US lawmakers accuse VC firms of funding Chinese military-linked firms

FILE PHOTO: House Select Committee on the Strategic Competition Between the United States and the Chinese Communist Party holds hearing on Capitol Hill in Washington

WASHINGTON (Reuters) -Sequoia Capital China, Qualcomm Ventures and three other venture capital firms plowed at least $3 billion into Chinese tech companies that support Beijing's military and its repression of minorities in Xinjiang, a U.S. congressional report alleged on Thursday.

The House of Representatives' select committee on China, led by Republican Congressman Mike Gallagher, released the report, which also scrutinizes investments made by GGV Capital, GSR Ventures and Walden International in Chinese artificial intelligence and semiconductor firms with unsavory ties.

The Committee called on the Biden administration to restrict U.S. investment in Chinese firms sanctioned by the U.S. government over ties to China's military or its repression of minorities and urged it to bolster recent U.S. curbs on U.S. investment in China to include more sectors.

"The status quo is untenable... Decades of investment—including funding, knowledge transfer, and other intangible benefits—from U.S. VCs have helped build and strengthen the PRC’s (People's Republic of China) priority sectors,” the report said.

GGV Capital said in a statement it planned to separate into two independent firms by the end of March: GGV Capital U.S. and GGV Capital Asia. It said the companies have been in compliance with all applicable laws and regulations.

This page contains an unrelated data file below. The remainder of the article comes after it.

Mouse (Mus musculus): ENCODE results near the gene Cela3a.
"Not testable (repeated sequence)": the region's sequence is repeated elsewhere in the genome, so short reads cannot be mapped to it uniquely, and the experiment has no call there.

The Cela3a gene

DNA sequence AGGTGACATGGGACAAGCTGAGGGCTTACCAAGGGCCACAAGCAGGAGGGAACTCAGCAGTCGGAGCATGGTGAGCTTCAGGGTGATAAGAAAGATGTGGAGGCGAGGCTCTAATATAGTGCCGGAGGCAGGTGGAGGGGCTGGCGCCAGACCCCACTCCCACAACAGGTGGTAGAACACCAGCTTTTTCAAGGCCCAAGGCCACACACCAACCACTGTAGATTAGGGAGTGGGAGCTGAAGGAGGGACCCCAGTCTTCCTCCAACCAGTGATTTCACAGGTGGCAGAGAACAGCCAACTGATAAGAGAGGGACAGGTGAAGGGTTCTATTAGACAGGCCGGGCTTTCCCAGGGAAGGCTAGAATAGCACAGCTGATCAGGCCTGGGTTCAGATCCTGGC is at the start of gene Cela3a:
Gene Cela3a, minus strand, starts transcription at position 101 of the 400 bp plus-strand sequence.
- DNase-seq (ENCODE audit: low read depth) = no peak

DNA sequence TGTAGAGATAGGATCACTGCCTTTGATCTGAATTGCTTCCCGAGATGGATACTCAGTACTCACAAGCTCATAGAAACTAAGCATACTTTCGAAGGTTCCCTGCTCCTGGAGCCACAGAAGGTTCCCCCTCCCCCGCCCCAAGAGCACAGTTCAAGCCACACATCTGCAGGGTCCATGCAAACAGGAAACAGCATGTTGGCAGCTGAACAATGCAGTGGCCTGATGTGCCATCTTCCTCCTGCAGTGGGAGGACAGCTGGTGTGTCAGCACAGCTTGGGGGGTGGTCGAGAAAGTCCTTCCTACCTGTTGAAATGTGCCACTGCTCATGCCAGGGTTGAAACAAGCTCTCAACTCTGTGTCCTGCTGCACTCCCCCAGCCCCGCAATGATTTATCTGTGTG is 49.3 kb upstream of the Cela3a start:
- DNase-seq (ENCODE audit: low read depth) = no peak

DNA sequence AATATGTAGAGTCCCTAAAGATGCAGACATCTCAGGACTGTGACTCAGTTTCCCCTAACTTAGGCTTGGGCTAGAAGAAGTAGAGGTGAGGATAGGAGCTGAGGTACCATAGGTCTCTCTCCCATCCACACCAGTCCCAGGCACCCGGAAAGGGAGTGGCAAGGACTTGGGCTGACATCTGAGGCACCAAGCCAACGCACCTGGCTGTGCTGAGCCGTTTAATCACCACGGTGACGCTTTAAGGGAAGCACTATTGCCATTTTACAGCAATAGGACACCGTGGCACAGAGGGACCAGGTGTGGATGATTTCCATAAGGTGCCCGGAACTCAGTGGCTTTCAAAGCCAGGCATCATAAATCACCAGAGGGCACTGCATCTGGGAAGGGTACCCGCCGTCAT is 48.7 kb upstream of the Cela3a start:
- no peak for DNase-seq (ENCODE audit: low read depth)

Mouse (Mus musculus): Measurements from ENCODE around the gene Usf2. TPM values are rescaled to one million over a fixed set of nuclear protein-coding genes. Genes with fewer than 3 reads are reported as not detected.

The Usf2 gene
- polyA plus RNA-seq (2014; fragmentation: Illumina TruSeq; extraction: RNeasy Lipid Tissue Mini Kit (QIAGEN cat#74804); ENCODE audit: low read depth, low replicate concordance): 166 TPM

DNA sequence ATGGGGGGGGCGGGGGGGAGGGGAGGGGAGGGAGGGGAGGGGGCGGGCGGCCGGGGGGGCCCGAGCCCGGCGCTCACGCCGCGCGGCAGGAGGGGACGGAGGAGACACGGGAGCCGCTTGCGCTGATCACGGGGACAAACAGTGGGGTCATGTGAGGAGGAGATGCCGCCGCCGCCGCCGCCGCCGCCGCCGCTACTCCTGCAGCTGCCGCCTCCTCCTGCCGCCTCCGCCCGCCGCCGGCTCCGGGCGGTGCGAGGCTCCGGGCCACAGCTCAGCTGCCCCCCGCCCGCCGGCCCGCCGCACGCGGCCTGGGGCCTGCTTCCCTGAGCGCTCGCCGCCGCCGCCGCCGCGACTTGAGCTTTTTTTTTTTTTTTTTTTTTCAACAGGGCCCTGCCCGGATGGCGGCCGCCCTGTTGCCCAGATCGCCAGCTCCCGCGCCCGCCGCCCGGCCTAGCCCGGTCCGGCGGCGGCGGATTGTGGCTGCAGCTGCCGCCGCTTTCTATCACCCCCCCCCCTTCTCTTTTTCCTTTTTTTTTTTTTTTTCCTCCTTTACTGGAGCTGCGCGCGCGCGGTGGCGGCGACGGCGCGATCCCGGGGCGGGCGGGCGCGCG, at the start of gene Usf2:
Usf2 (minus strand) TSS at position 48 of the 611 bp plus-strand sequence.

Richard Lim, managing director of GSR Ventures, declined comment. Sequoia Capital China, now known as HongShan, Walden International and the White House did not respond to requests for comment. Qualcomm Ventures could not be reached for comment.

A Sequoia Capital spokesperson said that, as of Dec. 31, 2023, Sequoia Capital (the US/Europe venture business), HongShan (formerly known as Sequoia China), and Peak XV (formerly known as Sequoia India/SEA) are fully independent firms with distinct brands. "Sequoia Capital continues to focus on investing in technology companies in the U.S. and Europe," its spokesperson said. "We take U.S. national security issues seriously and have always had processes in place to ensure compliance with U.S. law."

The Chinese Embassy in Washington said the use of national security and human rights as a pretext to restrict U.S. investments in China "will undermine the principle of free trade..., destabilize the chains and serve the interests of no one."

(Reporting by Alexandra Alper and Karen Freifeld; Editing by David Gregorio)